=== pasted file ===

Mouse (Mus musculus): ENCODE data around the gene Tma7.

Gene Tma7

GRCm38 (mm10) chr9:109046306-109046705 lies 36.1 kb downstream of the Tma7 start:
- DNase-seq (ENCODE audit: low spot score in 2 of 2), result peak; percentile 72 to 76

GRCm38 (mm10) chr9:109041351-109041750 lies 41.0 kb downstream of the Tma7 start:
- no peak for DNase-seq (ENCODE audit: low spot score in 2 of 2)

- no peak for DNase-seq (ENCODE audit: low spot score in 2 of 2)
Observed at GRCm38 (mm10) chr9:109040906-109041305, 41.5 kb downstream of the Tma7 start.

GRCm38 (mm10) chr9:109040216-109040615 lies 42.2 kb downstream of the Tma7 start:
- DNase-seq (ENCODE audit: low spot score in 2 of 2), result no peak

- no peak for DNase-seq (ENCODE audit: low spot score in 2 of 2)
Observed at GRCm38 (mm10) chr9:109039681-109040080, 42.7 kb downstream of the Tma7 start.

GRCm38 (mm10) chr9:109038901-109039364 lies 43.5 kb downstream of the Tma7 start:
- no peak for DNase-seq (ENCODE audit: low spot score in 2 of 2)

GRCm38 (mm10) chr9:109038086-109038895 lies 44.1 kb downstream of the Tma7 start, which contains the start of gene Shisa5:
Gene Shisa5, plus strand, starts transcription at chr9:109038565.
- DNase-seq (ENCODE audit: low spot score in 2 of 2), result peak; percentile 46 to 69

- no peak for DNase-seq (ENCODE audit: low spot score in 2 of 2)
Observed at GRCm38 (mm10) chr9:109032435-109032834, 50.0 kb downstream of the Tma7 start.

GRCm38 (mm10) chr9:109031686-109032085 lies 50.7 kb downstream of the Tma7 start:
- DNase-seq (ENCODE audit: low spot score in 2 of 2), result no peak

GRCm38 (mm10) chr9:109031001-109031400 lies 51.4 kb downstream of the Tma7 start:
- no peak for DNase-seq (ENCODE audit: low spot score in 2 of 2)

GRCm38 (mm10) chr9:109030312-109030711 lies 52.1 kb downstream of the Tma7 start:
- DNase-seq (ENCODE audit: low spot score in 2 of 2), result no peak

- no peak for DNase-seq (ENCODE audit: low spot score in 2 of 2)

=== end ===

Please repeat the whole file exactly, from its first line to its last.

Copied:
Mouse (Mus musculus): ENCODE data around the gene Tma7.

Gene Tma7

GRCm38 (mm10) chr9:109046306-109046705 lies 36.1 kb downstream of the Tma7 start:
- DNase-seq (ENCODE audit: low spot score in 2 of 2), result peak; percentile 72 to 76

GRCm38 (mm10) chr9:109041351-109041750 lies 41.0 kb downstream of the Tma7 start:
- no peak for DNase-seq (ENCODE audit: low spot score in 2 of 2)

- no peak for DNase-seq (ENCODE audit: low spot score in 2 of 2)
Observed at GRCm38 (mm10) chr9:109040906-109041305, 41.5 kb downstream of the Tma7 start.

GRCm38 (mm10) chr9:109040216-109040615 lies 42.2 kb downstream of the Tma7 start:
- DNase-seq (ENCODE audit: low spot score in 2 of 2), result no peak

- no peak for DNase-seq (ENCODE audit: low spot score in 2 of 2)
Observed at GRCm38 (mm10) chr9:109039681-109040080, 42.7 kb downstream of the Tma7 start.

GRCm38 (mm10) chr9:109038901-109039364 lies 43.5 kb downstream of the Tma7 start:
- no peak for DNase-seq (ENCODE audit: low spot score in 2 of 2)

GRCm38 (mm10) chr9:109038086-109038895 lies 44.1 kb downstream of the Tma7 start, which contains the start of gene Shisa5:
Gene Shisa5, plus strand, starts transcription at chr9:109038565.
- DNase-seq (ENCODE audit: low spot score in 2 of 2), result peak; percentile 46 to 69

- no peak for DNase-seq (ENCODE audit: low spot score in 2 of 2)
Observed at GRCm38 (mm10) chr9:109032435-109032834, 50.0 kb downstream of the Tma7 start.

GRCm38 (mm10) chr9:109031686-109032085 lies 50.7 kb downstream of the Tma7 start:
- DNase-seq (ENCODE audit: low spot score in 2 of 2), result no peak

GRCm38 (mm10) chr9:109031001-109031400 lies 51.4 kb downstream of the Tma7 start:
- no peak for DNase-seq (ENCODE audit: low spot score in 2 of 2)

GRCm38 (mm10) chr9:109030312-109030711 lies 52.1 kb downstream of the Tma7 start:
- DNase-seq (ENCODE audit: low spot score in 2 of 2), result no peak

- no peak for DNase-seq (ENCODE audit: low spot score in 2 of 2)